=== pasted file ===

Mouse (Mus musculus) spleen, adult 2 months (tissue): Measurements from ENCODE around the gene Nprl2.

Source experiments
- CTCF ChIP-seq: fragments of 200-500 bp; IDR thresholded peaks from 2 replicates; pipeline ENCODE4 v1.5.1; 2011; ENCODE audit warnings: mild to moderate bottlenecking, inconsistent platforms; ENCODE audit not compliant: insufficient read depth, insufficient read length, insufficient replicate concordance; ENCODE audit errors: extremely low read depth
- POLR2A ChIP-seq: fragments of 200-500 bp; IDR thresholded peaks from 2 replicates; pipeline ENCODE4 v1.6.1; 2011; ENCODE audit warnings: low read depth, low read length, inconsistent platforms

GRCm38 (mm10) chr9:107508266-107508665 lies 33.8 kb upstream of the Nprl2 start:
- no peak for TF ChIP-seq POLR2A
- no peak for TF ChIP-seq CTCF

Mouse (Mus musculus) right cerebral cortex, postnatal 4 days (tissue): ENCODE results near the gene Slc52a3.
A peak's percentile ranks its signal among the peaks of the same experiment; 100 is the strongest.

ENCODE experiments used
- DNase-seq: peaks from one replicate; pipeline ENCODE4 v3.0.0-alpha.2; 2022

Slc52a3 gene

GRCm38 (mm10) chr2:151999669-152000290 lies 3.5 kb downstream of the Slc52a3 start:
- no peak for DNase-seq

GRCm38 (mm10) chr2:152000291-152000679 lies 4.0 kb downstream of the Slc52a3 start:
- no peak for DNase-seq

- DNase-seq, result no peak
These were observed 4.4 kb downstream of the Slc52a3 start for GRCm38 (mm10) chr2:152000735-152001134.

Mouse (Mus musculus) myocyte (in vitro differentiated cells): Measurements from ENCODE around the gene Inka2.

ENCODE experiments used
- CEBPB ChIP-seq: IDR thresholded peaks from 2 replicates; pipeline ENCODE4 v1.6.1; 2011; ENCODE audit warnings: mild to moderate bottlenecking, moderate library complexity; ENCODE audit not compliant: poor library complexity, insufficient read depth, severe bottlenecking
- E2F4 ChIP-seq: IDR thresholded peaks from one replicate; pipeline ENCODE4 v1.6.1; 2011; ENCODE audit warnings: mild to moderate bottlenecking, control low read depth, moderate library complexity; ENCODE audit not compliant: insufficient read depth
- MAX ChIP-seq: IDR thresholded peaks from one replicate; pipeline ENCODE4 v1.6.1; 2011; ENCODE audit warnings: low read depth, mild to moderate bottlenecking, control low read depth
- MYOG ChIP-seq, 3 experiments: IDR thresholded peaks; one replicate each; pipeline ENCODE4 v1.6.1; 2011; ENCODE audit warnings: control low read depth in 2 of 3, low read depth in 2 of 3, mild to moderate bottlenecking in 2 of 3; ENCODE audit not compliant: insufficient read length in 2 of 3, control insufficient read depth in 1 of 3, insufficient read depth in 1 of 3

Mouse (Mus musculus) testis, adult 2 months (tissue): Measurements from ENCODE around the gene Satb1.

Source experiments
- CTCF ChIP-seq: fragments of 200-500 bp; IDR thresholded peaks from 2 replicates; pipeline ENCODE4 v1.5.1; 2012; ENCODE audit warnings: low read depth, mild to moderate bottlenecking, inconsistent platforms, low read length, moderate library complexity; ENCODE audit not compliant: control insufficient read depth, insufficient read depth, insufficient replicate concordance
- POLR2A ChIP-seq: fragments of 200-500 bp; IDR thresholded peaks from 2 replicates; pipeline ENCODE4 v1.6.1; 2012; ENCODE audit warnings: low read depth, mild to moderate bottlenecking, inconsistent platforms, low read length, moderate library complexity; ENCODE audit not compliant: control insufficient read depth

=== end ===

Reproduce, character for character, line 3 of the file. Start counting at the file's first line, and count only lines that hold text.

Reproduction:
- CTCF ChIP-seq: fragments of 200-500 bp; IDR thresholded peaks from 2 replicates; pipeline ENCODE4 v1.5.1; 2011; ENCODE audit warnings: mild to moderate bottlenecking, inconsistent platforms; ENCODE audit not compliant: insufficient read depth, insufficient read length, insufficient replicate concordance; ENCODE audit errors: extremely low read depth